Microbial surfaces investigated using atomic force microscopy

Biotechnol Prog. Nov-Dec 2004;20(6):1615-22. doi: 10.1021/bp049742c.


This paper is dedicated to atomic force microscopy (AFM) as a progressive tool for imaging bacterial surfaces and probing their properties. The description of the technique is complemented by the explanation of the method's artifacts typical, in particular, for the imaging of bacterial cells. Sample preparation techniques are summarized in a separate section. Special attention is paid to the differences in imaging of gram-positive and gram-negative bacteria. Probing of mechanical properties, including elastic modulus, fragility, and adhesion of the cell walls is emphasized. The advantages of AFM in the studies of real-time cellular dynamical processes are illustrated by the experiment with the germination of spores.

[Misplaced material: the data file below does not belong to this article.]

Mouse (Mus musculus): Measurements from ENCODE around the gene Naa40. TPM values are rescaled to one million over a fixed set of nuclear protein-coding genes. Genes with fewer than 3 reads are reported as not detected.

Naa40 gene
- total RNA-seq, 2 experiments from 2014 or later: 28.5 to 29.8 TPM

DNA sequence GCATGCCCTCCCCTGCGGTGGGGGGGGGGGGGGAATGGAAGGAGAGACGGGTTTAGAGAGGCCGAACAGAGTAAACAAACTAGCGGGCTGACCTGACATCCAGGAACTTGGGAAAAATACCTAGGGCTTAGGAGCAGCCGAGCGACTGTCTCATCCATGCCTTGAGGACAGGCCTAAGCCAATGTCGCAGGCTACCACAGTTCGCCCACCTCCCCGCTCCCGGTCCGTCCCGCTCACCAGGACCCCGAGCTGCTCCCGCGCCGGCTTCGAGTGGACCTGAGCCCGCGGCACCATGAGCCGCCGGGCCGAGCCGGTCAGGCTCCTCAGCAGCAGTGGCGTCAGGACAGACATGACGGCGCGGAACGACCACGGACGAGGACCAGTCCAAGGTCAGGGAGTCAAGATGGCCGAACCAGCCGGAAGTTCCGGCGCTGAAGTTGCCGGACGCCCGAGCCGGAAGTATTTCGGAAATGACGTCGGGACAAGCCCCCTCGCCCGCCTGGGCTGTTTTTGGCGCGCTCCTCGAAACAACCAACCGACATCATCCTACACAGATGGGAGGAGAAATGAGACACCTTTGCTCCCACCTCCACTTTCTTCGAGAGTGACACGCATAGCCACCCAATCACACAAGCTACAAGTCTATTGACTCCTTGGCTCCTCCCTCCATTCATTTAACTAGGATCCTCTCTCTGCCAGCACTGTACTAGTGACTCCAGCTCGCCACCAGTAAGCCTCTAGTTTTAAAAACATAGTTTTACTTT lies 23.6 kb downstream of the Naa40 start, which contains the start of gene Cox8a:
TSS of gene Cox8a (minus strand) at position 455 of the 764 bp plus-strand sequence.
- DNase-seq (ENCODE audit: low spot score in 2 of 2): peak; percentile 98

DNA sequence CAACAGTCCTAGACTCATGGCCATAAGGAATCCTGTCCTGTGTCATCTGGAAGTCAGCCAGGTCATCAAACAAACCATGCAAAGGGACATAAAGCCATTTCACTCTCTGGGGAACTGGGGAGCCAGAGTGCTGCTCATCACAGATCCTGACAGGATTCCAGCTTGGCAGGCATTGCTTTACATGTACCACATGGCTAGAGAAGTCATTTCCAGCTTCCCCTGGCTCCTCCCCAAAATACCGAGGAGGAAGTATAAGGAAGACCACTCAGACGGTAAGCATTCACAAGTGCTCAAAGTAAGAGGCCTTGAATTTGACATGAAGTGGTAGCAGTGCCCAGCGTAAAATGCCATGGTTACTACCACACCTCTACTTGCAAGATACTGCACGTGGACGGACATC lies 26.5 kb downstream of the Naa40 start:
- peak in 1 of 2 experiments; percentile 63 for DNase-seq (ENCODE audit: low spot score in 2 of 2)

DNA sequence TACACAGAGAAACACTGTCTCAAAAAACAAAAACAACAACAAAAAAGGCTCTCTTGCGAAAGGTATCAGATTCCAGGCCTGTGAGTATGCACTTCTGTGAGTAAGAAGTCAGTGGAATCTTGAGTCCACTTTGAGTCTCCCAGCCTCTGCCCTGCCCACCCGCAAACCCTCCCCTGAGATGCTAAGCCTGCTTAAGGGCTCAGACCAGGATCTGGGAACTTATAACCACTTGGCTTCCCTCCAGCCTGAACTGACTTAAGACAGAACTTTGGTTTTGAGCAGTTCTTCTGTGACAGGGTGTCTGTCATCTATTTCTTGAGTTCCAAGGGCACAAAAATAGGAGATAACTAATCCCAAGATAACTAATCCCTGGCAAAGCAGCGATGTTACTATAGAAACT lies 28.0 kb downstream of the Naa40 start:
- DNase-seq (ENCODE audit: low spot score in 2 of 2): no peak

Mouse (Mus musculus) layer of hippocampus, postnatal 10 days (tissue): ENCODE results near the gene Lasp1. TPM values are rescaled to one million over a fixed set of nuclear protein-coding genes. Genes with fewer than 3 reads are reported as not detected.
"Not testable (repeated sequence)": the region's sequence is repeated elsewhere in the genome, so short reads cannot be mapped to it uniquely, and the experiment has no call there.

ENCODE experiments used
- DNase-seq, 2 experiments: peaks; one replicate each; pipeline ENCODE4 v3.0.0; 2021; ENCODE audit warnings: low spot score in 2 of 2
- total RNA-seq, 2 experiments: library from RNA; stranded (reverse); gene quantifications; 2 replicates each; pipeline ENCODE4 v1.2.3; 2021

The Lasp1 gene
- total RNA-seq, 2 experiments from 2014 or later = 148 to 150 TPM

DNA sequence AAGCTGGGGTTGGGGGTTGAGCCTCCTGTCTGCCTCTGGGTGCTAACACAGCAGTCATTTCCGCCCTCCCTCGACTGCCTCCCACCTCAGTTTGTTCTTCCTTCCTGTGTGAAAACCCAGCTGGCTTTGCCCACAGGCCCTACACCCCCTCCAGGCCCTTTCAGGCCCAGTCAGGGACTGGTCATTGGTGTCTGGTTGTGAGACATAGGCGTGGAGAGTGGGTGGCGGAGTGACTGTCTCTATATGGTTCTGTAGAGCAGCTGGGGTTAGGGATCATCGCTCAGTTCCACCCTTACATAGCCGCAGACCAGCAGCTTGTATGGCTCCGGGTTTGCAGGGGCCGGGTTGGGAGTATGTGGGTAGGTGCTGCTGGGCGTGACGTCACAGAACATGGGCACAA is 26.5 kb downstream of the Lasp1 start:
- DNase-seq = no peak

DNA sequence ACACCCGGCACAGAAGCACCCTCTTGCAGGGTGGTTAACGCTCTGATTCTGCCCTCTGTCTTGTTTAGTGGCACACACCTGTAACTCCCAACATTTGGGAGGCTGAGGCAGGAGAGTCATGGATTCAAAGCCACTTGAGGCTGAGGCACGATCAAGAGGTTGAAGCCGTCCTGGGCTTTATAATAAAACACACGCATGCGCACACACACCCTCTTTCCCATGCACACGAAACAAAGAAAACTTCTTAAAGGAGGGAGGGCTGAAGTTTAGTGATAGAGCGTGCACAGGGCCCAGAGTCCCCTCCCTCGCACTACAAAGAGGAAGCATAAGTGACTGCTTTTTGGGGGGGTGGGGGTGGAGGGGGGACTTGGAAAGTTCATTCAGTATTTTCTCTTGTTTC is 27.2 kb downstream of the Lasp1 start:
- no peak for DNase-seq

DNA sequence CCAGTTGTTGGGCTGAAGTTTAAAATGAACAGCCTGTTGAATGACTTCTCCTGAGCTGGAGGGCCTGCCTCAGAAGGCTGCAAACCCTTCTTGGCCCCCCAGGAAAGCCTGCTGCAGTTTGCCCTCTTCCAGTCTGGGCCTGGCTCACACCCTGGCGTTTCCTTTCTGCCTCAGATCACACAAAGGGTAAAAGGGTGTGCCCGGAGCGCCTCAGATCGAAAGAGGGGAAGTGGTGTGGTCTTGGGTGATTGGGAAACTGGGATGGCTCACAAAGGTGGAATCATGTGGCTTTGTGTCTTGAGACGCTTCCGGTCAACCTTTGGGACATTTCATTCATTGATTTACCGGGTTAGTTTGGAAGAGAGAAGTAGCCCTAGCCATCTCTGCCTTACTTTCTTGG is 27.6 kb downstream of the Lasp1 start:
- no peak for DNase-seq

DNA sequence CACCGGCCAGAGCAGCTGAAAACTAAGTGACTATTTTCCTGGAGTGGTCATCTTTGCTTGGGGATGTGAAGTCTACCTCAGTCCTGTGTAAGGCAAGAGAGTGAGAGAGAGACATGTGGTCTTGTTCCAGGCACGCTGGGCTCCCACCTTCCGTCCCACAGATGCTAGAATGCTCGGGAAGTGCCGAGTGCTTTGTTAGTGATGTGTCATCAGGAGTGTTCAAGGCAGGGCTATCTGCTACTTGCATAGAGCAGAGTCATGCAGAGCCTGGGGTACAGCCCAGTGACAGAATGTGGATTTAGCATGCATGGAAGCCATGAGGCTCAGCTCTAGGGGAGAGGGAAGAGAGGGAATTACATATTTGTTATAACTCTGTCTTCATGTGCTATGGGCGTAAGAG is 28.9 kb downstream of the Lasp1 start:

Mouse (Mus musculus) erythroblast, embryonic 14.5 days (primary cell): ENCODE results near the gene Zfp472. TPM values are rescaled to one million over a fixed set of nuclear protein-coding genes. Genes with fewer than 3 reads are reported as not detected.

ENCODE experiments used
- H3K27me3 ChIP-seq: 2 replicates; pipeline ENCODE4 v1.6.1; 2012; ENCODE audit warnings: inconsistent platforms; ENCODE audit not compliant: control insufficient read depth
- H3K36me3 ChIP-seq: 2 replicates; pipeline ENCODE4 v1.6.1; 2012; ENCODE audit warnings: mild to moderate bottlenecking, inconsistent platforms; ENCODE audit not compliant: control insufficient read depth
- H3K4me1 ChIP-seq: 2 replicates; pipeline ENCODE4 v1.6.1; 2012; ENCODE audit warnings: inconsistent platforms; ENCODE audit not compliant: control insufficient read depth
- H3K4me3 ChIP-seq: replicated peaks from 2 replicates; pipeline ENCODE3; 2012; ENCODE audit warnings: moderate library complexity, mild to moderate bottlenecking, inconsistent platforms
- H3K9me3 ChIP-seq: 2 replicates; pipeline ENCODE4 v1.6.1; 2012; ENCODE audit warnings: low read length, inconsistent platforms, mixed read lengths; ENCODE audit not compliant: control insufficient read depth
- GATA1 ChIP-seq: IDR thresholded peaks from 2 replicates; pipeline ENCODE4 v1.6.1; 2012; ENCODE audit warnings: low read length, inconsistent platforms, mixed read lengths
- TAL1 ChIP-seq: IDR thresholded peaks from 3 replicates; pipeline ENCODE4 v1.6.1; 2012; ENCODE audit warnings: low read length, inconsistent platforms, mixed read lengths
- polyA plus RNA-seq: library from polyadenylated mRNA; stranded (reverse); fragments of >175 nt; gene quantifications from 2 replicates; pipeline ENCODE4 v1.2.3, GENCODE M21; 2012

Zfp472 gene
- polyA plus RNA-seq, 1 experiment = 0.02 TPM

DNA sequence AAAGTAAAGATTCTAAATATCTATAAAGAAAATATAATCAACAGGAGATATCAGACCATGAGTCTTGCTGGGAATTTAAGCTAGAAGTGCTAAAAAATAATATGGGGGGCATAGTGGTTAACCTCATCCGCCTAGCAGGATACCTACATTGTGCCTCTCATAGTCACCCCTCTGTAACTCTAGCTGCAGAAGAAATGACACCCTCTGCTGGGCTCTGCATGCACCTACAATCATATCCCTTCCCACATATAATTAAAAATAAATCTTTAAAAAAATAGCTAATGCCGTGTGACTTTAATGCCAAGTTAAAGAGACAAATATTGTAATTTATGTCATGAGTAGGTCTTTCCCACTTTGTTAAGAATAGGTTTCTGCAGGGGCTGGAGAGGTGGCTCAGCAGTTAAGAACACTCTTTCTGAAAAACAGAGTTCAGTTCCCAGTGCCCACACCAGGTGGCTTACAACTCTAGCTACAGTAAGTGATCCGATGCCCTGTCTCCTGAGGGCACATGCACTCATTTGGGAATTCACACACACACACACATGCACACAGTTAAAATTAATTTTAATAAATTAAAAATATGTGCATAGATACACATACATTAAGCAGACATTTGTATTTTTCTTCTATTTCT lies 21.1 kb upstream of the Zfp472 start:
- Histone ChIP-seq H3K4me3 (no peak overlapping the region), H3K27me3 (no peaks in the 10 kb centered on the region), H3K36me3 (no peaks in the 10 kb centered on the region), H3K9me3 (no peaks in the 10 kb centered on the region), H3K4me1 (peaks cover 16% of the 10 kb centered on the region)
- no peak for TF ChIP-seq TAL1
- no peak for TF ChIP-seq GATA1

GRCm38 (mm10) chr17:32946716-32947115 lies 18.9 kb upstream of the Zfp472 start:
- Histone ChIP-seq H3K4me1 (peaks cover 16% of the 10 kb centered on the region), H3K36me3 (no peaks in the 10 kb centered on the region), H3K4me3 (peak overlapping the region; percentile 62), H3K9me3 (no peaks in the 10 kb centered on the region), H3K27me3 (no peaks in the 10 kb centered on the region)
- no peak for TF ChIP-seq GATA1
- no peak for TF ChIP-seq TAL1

Publication types

  • Research Support, Non-U.S. Gov't
  • Review

MeSH terms

  • Bacteria / ultrastructure*
  • Bacterial Adhesion
  • Bacterial Physiological Phenomena*
  • Cell Culture Techniques / instrumentation
  • Cell Culture Techniques / methods
  • Elasticity
  • Image Interpretation, Computer-Assisted / methods
  • Micromanipulation / instrumentation
  • Micromanipulation / methods*
  • Microscopy, Atomic Force / instrumentation
  • Microscopy, Atomic Force / methods*
  • Physical Stimulation / instrumentation
  • Physical Stimulation / methods
  • Specimen Handling / methods
  • Spores, Bacterial / growth & development
  • Spores, Bacterial / ultrastructure
  • Surface Properties